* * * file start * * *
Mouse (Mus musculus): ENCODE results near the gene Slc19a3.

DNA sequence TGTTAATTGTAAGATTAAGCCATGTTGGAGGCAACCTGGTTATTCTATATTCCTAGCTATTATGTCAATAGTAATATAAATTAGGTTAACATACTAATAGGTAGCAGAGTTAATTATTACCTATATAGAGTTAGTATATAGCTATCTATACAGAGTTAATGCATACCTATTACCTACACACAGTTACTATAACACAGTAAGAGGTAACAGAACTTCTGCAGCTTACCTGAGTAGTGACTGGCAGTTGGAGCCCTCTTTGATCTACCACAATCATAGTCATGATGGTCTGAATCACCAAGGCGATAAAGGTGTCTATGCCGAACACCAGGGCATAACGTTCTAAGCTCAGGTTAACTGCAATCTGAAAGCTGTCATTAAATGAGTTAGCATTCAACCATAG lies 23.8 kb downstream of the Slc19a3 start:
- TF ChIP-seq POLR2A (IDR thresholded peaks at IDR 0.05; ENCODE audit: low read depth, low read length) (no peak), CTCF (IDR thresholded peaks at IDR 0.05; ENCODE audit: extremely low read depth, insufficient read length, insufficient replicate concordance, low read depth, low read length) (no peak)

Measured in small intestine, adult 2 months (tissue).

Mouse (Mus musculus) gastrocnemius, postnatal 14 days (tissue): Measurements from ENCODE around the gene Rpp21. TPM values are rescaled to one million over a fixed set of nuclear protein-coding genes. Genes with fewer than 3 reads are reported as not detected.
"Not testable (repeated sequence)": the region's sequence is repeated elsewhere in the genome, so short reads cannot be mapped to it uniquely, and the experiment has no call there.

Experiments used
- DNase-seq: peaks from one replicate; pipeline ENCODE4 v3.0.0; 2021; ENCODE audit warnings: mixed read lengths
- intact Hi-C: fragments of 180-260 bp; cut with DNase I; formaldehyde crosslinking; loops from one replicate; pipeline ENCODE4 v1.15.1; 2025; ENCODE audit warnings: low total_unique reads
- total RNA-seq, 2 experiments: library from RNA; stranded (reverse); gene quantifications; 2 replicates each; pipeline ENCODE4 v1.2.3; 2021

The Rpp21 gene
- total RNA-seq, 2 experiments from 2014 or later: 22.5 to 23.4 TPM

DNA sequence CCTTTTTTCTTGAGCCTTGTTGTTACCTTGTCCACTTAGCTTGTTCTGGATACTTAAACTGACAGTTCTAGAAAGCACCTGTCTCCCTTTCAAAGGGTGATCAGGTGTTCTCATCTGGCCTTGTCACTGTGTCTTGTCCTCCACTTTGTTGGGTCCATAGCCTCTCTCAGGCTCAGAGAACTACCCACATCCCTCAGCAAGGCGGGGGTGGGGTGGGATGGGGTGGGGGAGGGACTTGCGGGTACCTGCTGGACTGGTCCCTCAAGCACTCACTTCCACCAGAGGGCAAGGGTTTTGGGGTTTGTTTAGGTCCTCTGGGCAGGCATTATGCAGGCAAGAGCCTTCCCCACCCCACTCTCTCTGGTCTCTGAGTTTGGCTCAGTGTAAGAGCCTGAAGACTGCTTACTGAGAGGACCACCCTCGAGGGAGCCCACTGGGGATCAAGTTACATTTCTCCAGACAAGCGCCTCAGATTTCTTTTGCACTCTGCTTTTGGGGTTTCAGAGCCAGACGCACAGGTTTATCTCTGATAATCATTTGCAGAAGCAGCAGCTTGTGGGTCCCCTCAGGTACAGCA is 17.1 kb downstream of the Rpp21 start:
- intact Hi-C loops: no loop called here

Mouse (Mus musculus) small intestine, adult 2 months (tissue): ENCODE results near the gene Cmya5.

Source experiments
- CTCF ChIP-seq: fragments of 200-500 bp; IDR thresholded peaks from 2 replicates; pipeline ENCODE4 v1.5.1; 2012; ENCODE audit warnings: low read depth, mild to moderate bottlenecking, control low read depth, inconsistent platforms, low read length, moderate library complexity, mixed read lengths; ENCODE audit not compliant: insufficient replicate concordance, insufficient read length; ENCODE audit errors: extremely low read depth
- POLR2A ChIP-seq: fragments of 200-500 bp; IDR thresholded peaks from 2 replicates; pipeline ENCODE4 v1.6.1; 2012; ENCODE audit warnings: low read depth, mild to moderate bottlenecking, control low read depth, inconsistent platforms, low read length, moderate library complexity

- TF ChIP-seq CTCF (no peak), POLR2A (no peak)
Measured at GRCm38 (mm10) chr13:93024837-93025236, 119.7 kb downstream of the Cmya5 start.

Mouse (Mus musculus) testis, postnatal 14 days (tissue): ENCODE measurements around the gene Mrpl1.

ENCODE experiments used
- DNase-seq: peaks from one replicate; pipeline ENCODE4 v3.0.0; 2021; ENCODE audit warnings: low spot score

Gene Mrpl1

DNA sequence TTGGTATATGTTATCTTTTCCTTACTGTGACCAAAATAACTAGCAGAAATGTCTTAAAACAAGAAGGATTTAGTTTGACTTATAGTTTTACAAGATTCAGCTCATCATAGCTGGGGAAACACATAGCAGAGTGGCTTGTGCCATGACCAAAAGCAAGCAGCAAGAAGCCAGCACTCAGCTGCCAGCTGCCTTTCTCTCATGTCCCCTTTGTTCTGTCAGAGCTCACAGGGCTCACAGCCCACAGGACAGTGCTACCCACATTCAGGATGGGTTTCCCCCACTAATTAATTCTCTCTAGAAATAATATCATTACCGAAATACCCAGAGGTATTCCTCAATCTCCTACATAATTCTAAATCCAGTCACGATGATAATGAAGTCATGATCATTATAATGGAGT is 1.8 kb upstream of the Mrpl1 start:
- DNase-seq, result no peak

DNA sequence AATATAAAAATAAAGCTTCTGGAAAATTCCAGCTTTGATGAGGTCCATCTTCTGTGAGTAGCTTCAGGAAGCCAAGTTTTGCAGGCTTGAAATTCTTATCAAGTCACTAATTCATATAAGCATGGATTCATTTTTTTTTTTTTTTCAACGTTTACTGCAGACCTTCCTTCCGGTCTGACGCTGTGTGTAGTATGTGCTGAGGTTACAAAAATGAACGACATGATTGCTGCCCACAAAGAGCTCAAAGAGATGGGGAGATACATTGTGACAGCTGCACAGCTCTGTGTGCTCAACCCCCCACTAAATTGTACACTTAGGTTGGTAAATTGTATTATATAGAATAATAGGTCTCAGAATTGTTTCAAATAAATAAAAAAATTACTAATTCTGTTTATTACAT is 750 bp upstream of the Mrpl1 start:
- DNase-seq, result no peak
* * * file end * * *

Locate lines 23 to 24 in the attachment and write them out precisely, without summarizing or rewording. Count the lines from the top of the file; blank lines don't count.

- DNase-seq: peaks from one replicate; pipeline ENCODE4 v3.0.0; 2021; ENCODE audit warnings: low spot score

Gene Mrpl1